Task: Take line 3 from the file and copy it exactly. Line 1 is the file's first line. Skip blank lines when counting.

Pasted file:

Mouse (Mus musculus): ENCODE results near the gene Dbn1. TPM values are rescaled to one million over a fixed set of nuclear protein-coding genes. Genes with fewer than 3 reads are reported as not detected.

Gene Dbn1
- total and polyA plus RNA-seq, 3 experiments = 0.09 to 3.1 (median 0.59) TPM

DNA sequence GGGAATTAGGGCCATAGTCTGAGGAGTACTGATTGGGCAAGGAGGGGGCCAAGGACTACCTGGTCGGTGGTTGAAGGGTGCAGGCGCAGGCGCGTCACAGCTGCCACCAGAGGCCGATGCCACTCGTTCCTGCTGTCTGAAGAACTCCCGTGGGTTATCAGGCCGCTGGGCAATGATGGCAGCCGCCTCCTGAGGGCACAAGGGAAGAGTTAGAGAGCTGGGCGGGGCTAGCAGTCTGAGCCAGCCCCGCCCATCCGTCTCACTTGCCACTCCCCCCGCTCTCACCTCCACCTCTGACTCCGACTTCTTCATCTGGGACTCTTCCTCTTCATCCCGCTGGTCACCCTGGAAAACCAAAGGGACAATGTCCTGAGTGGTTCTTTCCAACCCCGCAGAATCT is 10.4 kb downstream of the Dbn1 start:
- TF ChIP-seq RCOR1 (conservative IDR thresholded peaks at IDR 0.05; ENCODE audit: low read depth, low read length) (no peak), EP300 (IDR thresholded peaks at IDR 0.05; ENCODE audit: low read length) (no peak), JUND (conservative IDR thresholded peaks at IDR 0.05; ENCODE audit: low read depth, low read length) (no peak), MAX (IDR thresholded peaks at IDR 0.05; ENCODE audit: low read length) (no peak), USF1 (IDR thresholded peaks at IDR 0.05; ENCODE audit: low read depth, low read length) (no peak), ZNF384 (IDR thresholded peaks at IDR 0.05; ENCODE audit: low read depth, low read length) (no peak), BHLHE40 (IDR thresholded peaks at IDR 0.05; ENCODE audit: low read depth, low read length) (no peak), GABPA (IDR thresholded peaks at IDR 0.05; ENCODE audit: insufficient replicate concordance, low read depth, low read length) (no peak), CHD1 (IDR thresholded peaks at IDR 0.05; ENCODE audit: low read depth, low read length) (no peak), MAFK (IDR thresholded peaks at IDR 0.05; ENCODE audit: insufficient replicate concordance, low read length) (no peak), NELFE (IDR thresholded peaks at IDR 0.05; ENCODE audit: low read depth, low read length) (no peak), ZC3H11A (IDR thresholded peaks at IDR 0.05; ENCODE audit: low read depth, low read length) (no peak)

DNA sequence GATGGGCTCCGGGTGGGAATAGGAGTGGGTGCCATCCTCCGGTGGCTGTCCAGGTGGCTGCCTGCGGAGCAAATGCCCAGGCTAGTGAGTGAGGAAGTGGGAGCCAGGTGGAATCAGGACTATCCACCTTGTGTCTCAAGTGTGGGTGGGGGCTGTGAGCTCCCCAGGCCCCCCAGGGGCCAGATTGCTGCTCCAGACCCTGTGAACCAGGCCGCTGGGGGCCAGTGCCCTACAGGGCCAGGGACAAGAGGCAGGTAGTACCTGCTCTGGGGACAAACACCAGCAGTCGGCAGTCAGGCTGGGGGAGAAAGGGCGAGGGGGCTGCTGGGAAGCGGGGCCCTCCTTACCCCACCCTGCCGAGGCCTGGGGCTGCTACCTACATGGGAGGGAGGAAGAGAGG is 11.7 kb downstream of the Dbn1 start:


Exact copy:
- total and polyA plus RNA-seq, 3 experiments = 0.09 to 3.1 (median 0.59) TPM